Air New Zealand Cup
This is Dan Carter country
Huw Baines
August 4, 2009
Canterbury fly-half Dan Carter watches the action during his domestic return, North Harbour v Canterbury, Air New Zealand Cup, North Harbour Stadium, Albany, August 1, 2009
Dan Carter's Canterbury return could be short lived © Getty Images

For some observers the Air New Zealand Cup has served its purpose for the season.

With four teams set to drop out of the premier division at the end of 2009, based on their financial performance, facilities, history and player development records, many have speculated that the identity of the champions is irrelevant - this is a tournament with 10 winners and four losers.

Adding to the feeling that this season is nothing more than a slow death for the 14-team division is the fact that barely an eyelid was fluttered at the scoreline emanating from North Harbour Stadium on Saturday. The home side, last season's 12th placed team, opened their account with a 22-19 win over reigning champions Canterbury.

The reason for the lack of interest? The man wearing No.10 for Canterbury was Dan Carter. The only pertinent information after the game was the state of the All Black fly-half's Achilles. It's fine, by the way.

Carter has already been volunteered for international duty by Canterbury coach Rob Penney, and after New Zealand's directionless, humbling loss to the Springboks in Durban it might not be long before he swaps red and black for All Black.

If, or when, Carter takes his leave then the domestic competition will return to normal service. Because of the length of the international season, provincial appearances by current All Blacks will be at a premium. This is the reality for those sides that will contest the tournament next season, with development playing a massive role.

Colin Slade and Stephen Brett, Canterbury's reserve fly-halves, have been urged by Graham Henry to look elsewhere for game-time given the all-consuming spectre of Carter both with the Crusaders and now Canterbury. The Super 14 draft might be an option for next season, and it would be a brave and humble move for either player to undertake.

Still young, both players need to develop their game by playing, and as much as they may learn from Carter their time is better served learning the craft of being a fly-half rather than spending time on the wing or at fullback as with last season.

With the NZRU guaranteeing four to five home games per side from next season, fans also have a part to play in terms of helping these players. The competition has so much potential to excite in terms of discovering young talent - players that will later become the backbone of Super 14 franchises and also the All Blacks - but if the fans don't get through the turnstiles then it's all for naught.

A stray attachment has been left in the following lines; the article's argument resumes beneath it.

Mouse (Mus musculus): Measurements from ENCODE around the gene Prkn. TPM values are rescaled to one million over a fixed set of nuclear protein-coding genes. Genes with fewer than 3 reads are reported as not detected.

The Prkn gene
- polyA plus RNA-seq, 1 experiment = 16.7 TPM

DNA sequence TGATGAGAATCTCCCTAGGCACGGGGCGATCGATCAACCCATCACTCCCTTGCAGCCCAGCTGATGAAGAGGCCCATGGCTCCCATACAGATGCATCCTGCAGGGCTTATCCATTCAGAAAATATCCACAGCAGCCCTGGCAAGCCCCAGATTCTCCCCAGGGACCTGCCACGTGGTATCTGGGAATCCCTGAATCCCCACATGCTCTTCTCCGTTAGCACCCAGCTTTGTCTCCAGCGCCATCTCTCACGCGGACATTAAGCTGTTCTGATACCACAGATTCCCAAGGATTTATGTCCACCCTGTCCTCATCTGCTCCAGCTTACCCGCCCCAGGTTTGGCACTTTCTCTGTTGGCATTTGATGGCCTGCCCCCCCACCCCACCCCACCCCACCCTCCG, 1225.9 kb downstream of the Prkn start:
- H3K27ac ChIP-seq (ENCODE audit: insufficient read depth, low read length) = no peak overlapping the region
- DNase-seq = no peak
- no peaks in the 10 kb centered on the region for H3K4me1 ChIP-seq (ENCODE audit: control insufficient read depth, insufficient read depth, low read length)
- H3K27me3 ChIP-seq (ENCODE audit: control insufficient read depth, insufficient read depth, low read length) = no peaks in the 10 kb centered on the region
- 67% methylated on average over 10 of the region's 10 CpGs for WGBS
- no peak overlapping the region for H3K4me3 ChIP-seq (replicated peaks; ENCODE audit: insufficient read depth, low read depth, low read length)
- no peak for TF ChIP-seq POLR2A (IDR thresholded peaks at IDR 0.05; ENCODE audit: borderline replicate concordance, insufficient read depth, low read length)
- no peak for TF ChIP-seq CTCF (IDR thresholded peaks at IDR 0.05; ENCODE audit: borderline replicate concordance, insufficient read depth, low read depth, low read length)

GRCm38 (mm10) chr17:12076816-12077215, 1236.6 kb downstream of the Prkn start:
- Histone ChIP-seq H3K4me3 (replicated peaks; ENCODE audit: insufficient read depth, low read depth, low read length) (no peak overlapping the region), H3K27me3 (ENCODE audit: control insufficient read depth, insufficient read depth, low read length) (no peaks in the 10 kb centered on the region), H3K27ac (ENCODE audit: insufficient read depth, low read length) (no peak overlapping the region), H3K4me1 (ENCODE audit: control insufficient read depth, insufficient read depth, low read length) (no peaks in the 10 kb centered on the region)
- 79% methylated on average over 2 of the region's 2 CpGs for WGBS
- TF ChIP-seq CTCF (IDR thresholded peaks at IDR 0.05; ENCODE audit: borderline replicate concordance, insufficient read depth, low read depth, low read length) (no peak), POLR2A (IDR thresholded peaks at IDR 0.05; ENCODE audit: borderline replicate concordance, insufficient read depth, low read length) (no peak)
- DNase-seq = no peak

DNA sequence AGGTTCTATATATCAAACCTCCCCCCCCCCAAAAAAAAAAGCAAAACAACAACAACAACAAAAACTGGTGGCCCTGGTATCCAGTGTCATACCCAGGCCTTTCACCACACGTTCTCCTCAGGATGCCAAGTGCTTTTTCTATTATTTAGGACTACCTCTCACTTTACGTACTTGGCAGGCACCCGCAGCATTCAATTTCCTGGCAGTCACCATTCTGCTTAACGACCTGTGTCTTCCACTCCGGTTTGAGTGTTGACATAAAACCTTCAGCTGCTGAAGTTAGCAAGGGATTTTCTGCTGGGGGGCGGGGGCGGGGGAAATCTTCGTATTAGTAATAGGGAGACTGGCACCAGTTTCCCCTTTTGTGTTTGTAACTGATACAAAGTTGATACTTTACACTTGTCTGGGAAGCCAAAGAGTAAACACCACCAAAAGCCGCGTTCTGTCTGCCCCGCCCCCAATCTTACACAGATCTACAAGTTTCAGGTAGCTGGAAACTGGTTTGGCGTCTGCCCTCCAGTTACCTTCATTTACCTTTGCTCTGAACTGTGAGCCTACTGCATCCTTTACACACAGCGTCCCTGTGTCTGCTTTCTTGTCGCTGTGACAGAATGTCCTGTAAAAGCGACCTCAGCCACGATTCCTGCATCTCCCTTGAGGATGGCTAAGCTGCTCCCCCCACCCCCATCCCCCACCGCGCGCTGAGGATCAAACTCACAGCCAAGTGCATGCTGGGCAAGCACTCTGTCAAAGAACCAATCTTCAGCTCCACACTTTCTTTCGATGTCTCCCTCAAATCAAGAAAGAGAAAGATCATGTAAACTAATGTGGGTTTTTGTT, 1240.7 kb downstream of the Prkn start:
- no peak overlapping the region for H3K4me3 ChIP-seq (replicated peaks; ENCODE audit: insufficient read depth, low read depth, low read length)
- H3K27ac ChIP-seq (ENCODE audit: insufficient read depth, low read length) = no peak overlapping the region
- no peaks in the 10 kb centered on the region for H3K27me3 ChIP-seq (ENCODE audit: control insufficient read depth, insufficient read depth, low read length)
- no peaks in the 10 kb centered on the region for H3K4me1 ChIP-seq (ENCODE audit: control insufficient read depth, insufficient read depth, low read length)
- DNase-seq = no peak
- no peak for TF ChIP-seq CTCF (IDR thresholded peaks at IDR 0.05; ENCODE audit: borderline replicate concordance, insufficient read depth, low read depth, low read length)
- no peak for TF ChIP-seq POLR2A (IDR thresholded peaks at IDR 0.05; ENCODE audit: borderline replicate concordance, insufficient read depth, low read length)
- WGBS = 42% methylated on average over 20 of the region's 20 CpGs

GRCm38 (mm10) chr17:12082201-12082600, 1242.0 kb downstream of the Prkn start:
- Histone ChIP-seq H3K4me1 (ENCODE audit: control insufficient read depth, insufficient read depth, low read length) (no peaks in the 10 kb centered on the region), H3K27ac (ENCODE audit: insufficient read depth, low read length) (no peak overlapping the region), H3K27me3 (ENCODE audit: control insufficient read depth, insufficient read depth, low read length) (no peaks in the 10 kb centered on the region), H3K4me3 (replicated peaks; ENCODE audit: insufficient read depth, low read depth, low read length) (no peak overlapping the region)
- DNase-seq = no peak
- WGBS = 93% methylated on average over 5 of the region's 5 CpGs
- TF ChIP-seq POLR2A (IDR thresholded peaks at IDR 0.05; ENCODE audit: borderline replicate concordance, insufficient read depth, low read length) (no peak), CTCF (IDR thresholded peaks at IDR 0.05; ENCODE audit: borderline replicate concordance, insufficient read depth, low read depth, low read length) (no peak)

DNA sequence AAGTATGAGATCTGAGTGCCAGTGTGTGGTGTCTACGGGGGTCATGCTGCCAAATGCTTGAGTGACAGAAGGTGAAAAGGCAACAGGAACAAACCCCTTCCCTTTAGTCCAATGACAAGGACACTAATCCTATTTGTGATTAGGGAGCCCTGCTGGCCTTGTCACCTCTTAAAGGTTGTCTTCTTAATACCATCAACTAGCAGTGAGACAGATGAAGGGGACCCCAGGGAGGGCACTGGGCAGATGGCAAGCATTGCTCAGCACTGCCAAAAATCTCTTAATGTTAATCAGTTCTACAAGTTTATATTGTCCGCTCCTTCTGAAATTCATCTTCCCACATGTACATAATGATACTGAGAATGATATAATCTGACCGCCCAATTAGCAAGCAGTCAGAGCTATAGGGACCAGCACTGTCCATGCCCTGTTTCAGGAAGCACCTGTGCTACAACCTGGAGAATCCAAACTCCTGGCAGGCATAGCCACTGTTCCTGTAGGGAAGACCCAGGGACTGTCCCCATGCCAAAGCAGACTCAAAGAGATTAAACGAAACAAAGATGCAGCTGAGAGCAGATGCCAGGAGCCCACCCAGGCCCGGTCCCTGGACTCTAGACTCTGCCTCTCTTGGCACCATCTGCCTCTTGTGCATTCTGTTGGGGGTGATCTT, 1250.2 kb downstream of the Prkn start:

Dan Carter supporters watch from a grandstand during the club match between Southbridge and Hornby at Denton Oval in Christchurch, New Zealand, July 25, 2009
Fans show their support during Dan Carter's Southbridge return © Getty Images

Auckland's squad, the one that was heaved from one end of McLean Park to the other by Hawke's Bay last weekend, features not a single All Black, past or present. Their selection highlights either a dearth of resources or an admirable long game; only time and their gate receipts will tell which.

In a dichotomy however, the brightest lights may still bypass regional competition. Take for example the young, up and coming Aaron Cruden. The Manawatu pivot, playing his first full season of Air New Zealand Cup rugby after recovering from cancer, has already been mentioned in the same breath as the All Black fly-half jersey.

He lead the U20s to a thrilling World Championship earlier this season, and could well have bypassed provincial competition altogether had Graham Henry been a gambling man. Carter and Cruden represent two ends of an increasingly frustrating spectrum for fans. Cruden could well become a vital and beloved player for Manawatu, but chances of him playing for them again are slim. He may well secure a place on the All Blacks' end-of-season tour, and will likely play his first Super 14 next season. That's the way it goes.

Still, in the brave new world of New Zealand's domestic competition there is no place for sentimentality. Shape up or ship out has been the message, with teams told to contribute on a number of fronts to secure their future at the top level. It won't be fair should Tasman, Northland and the like contest the final and subsequently be relegated, but these are difficult times. Life's not fair.

Huw Baines is the Assistant Editor of ESPNscrum.

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